Maya Angelou, born Marguerite Johnson on April 4, 1968, originally came from St. Louis, MO, and became a renowned novelist, scholar, poet, and orator. When she died in May, 2014, she was an extremely well-known and prominent participant in countless nationally prominent events and celebrations. Her voice was that of black women everywhere who had undergone countless and unimaginable tragedies in their lives, yet prevailed and thrived because of their abilities to draw on their own inner strength and gifts. This paper will summarize the life and works of Angelou as an orator.
Angelou described her father as a defeated and lonely man who turned to alcohol and women to fill the void left by “having been born in a cotton field with aspirations of grandeur” (Fox.) Her mother was a nurse who also worked as a card dealer and at various times, the owner of a hotel. As a three-year-old, Angelou’s parents ended their marriage and she was sent with her brother to live with her paternal grandmother in Arkansas, deep in the heart of the hate filled, racist Jim Crow South. However, periodically both children visited St. Louis to see their mother, and at one point when she was seven or eight years of age, she was raped by the boyfriend of her mother. Eventually she told her brother, who reported this to the family, and ultimately her attacker was tried and convicted of the crime; however, prior to beginning serving his sentence, he was killed, most likely by Angelou’s uncles, according to her account. Her childish interpretation of those events caused Angelou to believe that it was her fault that the man was killed, and she subsequently stopped speaking for five years. It was only through her love of literature that Angelou was ultimately able to resume using language to express herself. Her first and autobiographical novel, “I Know Why the Caged Bird Sings” became an international bestseller and demonstrated that the autobiography of a black woman was of tremendous interest to people everywhere.
While Angelou was renowned as an activist, an actress, a poet, and an orator, in particular her skills as a speaker left a lasting impression on all who listened to her words. As a public speaker, she was inspirational with her wisdom, and was able to evoke an emotional response with just a few words or lines; she also struck a chord with people because of her tremendous skills in advocating her point of view, and standing up for what was good and right when so many things were going wrong. She was a voice representing people who were in pain, and she was passionate about her audience as well as their potential ability to reach their dreams by focusing on their inner selves. She was a constant public presence who focused on the positive aspects of life, making her a powerful example of triumph over tremendous tragedy and struggle.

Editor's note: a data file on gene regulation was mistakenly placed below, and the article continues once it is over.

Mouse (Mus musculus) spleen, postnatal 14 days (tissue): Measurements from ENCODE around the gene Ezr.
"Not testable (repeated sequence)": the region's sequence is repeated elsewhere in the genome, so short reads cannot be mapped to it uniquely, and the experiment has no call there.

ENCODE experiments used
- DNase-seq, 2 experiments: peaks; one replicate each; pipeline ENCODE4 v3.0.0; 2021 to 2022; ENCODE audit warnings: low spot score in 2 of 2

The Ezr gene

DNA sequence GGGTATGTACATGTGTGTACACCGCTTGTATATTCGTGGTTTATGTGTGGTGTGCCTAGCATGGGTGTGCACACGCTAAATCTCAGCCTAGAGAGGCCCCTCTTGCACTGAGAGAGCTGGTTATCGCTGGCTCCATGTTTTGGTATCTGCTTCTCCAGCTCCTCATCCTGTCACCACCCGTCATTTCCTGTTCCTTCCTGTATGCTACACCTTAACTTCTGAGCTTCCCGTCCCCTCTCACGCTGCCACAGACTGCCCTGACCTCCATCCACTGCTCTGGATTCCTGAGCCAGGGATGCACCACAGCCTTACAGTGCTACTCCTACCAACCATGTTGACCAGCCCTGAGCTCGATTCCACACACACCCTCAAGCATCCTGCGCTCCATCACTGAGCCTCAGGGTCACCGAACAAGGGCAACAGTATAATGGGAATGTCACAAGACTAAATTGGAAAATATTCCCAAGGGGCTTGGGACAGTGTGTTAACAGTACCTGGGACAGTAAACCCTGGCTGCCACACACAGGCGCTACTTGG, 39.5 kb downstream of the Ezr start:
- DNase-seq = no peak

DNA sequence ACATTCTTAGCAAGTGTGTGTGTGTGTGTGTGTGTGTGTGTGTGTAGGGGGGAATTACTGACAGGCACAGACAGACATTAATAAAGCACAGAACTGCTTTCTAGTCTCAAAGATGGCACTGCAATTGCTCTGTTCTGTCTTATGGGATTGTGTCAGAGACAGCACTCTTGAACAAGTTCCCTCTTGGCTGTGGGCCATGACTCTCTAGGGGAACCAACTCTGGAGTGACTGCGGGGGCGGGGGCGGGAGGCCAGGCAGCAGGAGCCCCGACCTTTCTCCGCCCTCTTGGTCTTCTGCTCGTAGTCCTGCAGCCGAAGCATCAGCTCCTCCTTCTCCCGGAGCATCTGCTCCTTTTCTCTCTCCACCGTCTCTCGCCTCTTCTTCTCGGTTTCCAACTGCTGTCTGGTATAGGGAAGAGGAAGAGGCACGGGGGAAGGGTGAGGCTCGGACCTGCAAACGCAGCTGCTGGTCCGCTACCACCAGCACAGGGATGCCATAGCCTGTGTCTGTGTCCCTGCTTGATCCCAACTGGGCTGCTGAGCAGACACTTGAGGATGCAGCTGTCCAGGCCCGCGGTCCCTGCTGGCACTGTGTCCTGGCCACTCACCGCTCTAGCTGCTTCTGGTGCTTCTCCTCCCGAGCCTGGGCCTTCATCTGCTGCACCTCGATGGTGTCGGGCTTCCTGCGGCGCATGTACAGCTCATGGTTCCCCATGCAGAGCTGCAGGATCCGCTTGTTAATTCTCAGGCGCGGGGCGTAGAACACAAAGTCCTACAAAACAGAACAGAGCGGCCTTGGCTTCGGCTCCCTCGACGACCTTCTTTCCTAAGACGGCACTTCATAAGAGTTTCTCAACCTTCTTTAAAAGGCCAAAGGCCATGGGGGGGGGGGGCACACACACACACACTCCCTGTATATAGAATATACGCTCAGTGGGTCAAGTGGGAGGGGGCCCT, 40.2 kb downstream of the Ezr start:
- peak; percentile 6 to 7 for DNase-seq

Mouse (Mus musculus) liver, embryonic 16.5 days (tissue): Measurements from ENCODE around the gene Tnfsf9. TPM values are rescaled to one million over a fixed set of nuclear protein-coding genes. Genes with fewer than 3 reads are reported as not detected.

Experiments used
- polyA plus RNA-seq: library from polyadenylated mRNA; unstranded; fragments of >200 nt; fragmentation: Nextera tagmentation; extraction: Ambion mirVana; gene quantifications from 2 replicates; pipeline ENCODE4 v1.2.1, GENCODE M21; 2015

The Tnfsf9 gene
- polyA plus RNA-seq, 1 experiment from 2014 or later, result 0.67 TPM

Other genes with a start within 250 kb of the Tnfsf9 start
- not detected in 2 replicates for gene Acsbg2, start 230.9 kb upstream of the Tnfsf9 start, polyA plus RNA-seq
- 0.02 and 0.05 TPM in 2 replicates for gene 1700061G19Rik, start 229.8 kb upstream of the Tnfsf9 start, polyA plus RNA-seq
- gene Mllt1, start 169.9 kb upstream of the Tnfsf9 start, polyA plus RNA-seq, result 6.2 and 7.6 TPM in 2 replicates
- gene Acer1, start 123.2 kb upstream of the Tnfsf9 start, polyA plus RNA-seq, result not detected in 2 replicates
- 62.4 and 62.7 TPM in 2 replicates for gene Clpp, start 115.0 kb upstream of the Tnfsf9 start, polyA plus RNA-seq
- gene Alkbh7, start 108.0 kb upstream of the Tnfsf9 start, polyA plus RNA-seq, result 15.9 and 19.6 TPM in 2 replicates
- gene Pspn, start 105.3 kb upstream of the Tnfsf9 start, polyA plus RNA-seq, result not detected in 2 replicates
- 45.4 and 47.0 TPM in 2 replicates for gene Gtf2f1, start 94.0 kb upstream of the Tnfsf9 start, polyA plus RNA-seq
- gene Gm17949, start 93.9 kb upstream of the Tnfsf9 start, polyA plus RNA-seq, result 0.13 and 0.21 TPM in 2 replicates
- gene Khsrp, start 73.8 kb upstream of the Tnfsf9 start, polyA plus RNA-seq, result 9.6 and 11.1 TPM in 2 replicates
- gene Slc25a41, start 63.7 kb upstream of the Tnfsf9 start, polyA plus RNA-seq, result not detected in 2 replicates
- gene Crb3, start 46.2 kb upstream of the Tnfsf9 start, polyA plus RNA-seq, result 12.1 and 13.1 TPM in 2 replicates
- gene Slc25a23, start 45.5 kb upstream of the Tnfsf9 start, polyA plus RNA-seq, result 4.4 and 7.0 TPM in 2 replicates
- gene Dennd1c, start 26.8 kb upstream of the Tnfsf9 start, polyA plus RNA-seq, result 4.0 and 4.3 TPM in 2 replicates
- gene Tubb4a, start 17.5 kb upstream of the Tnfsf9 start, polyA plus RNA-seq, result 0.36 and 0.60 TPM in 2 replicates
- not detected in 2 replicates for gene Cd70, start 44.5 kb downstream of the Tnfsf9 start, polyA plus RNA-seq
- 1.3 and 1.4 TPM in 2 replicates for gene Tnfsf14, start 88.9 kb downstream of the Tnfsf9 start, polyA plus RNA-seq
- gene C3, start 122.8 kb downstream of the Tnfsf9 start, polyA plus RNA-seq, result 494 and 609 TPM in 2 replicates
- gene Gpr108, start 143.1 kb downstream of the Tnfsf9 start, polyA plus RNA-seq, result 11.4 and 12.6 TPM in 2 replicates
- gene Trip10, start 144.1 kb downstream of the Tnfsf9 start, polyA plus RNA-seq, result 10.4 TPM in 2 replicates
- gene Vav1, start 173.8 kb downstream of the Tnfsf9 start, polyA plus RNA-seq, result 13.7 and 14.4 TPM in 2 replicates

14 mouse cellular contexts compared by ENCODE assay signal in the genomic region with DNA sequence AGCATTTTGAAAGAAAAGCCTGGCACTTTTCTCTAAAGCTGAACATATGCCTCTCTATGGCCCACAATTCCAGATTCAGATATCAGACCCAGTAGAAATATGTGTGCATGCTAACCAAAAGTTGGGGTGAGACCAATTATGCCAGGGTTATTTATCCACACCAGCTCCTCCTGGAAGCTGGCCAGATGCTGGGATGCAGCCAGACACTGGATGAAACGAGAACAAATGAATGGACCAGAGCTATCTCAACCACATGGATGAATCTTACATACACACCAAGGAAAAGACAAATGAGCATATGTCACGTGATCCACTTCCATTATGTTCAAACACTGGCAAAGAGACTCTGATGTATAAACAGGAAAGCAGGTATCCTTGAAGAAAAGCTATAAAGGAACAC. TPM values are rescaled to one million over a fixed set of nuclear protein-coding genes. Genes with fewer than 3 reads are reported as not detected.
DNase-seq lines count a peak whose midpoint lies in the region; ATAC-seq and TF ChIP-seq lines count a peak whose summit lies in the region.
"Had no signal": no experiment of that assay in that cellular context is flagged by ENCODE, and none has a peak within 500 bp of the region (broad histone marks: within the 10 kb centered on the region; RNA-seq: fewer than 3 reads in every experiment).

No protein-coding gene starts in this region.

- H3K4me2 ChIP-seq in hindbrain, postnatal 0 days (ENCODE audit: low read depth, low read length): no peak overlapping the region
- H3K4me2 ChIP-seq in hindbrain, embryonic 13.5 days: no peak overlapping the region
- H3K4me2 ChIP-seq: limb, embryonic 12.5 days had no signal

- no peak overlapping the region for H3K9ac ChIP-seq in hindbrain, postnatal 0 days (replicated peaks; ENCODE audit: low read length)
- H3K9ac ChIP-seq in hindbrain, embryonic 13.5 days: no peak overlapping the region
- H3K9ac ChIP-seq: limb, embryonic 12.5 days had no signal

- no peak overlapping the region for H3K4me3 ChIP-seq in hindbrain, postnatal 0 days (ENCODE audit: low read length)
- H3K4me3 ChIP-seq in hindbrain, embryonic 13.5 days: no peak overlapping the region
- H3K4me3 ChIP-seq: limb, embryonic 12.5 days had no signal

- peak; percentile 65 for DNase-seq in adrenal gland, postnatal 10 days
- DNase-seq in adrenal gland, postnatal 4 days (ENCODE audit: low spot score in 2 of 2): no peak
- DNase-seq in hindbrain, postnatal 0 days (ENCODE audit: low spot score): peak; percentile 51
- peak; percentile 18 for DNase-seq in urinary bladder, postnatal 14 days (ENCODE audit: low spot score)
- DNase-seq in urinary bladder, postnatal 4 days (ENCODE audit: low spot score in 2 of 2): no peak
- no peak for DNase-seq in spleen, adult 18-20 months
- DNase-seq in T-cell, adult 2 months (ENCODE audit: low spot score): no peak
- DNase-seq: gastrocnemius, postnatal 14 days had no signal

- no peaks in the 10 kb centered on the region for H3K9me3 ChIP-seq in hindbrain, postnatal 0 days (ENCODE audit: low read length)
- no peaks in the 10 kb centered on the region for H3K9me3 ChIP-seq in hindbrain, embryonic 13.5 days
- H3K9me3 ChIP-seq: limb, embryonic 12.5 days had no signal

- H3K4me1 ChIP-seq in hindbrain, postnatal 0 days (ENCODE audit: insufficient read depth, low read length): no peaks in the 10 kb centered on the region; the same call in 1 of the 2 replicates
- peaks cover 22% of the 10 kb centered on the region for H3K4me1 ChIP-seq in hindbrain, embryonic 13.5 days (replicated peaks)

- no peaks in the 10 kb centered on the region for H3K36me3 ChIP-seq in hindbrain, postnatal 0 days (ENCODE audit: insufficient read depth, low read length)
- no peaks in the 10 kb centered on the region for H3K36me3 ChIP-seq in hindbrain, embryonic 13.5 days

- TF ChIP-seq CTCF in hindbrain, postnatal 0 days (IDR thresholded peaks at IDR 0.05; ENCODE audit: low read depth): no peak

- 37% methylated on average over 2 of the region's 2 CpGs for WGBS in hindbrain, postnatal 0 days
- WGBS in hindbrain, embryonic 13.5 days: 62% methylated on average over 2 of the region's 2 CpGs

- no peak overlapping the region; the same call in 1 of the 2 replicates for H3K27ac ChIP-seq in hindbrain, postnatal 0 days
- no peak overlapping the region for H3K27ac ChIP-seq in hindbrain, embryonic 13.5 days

The themes of Angelou’s speeches, which were delivered at commencements, presidential inaugurations, and other formal occasions that were attended and viewed by millions, remained those that derived from her personal story: triumphing over adversity, racism, the connection between love and hope, the need to overcome defeat by not being defeated, and the ability of people to rise above their dire circumstances and prevail. Angelou’s style of speaking was to surprise her audience, beginning in unusual ways such as singing a song, speaking in several different languages, and clearly relishing her role as a performer/public speaker by reveling in her task of speaking to this audience. She often related true stories in her speeches, drawing her audience in by engaging them in the events as she recounted them. Another compelling technique used by Angelou was making it impossible to ignore how sincere and honest she was in speaking about extremely personal and emotional matters, so that she was able to convey the impression that she was involved in an intimate conversation with each audience member. Her language was eloquent, her voice and tone extremely rich, and was often described as “melodious” because of the lyrical nature of her delivery. Angelou was memorable in every way, but as a public speaker she turned up at significant events frequently because hers was a style that reinforced her identity as a unique icon in American literary, social, and political culture for decades.
- Fox, M. “Maya Angelou, Lyrical Witness of the Jim Crow South, Dies at 86.” The New York Times 21 May 2014: A 1. Print.